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Original at Classic Images
Restoration - "A Matter of Life and Death"
By: Cathie Christie
The Academy of Motion Pictures Arts and Sciences and Sony Pictures Entertainment screened a newly restored version of Michael Powell and Emerich (sic) Pressburger's benchmark film, A Matter of Life and Death, (1946) to a near capacity house last July (2000) in the Academy's Samuel Goldwyn Theatre in Los Angeles. Powell, Pressburger and cinematographer Jack Cardiff, maestro's of British film, were well-known for visually sumptuous productions like Black Narcissus (1947) and The Red Shoes (1948). A Matter of Life and Death, the first of this delicious triumvirate, pays homage to the very invention of Technicolor and captivated the Academy's contemporary audience.
The results of the restoration are immediately evident in the color and detail of the opening sequence. We are introduced to the universe: stars, planets, novas and gasses. The blacks vary in shade and the gasses and star clusters create a view of space that could only have been imagined, predating modern space exploration. As we traverse into earth's atmosphere, the narrator reminds us of how comforting it is to know our planet is there, spinning, constant. From outer space we leave comfort and descend to the treacherous sky over England, into a dense fog as thick as the pea soup. Time is 1945, death rains from above under the assault of Hitler s terror weapons. The sounds of panic fill the night air and fall away as a conversation unfolds between June, (Kim Hunter) a young American air traffic controller and Squadron Leader Peter Carter (David Niven) of the R.A.F.
June tries in vain to guide Carter to a safe landing area but it's no good: he ordered his crew to bail out, his engines are ablaze, and his 'sparks' (radio man) Airman Bob Trubshawe (Robert Coote) is already dead. Carter is on a collision course and he's about to jump because he'd rather drown than fry. There's just one catch - he's got no parachute. He wants to spend his last living moments with her voice. Where is she from? Is she pretty? Will she write a telegram to his mother telling her that he loves her? Has she ever been in love? He doesn't want an answer; he'd rather pretend for these last precious moments that she might love him. "June," says Carter, "if you're around when they pick me up, turn away, will you?" With that, Carter jumps from his plane into the fog, into the night, presumably into the arms of death.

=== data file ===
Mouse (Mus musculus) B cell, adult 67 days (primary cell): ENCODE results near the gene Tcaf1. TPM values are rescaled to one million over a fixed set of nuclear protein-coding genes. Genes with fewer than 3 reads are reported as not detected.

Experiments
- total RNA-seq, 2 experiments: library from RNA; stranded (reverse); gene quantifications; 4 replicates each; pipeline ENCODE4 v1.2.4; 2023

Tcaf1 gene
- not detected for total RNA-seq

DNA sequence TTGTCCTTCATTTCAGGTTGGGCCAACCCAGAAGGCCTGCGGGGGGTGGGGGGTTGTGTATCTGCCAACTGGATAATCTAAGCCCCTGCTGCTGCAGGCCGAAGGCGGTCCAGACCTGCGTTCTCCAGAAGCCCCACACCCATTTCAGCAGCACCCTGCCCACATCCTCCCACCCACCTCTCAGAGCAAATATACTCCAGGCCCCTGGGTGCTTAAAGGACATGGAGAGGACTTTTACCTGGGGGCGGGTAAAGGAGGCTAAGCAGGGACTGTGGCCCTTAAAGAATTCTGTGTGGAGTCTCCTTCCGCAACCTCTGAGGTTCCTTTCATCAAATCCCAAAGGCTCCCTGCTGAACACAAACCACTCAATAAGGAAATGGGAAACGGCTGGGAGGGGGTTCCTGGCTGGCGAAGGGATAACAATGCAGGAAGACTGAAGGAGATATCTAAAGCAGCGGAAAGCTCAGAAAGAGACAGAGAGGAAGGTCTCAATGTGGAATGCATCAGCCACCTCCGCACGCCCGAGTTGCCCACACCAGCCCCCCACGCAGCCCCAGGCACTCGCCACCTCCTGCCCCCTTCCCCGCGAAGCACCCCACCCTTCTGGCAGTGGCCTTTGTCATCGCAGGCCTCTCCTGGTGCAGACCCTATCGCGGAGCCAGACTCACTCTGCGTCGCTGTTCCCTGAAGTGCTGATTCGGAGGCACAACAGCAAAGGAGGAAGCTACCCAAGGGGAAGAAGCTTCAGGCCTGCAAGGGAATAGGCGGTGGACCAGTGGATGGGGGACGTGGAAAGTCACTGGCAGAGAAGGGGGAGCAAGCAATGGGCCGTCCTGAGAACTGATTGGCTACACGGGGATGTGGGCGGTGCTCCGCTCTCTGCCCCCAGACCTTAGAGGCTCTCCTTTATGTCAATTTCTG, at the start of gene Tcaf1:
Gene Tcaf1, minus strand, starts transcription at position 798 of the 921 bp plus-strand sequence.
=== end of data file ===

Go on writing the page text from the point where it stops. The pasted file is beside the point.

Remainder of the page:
Technicolor dissolves to black and white as we join Trubshawe, (perhaps named after an old army buddy of Niven's who was best man at both his weddings) who waits for Carter in the other world where all good airman go to trade-in their props for wings. He waits but his Captain (Niven) never comes. It appears the unthinkable has happened - a mistake has been made.
A Matter of Life and Death holds up today due in large part to the brilliant script crafted by Powell and Pressburger. A love story/war picture with flashes of surrealism and several good laughs, the story is about an airman who should have died from a fatal jump but was missed in the fog by the Conductor who was sent to recover and escort him to the other world. As a result, the airman falls madly in love with the American girl whom he knows only as the voice on the other end of his radio. When the Conductor tries to retrieve Carter 20 hours later, the airman refuses to go, after all it wasn't his fault he didn't die. He insists he be allowed to appeal his case to the high court. Carter's friends on earth believe he's suffered neurological damage causing him to hallucinate all of the above (maybe). He must have an operation or die. The joy of Powell and Pressburger's script is that the story line is as fantastical as it is logical and in the end they let you decide for yourself.
A Matter of Life and Death, was released in the US in 1947 under the title Stairway to Heaven, a title Powell always disliked. Kim Hunter saw the restored version last fall at the Museum of Modern Art in New York and remembered that, at the time, some great movie mogul insisted Americans would never go see a film with death in the title so it was changed for the US release. Ms. Hunter declared the restored film to be "Breathtakingly beautiful." She remembers David Niven as a "Wonderful storyteller." And of the creative team she said, "It was so wonderful to work with a group of people who cared so much about the picture."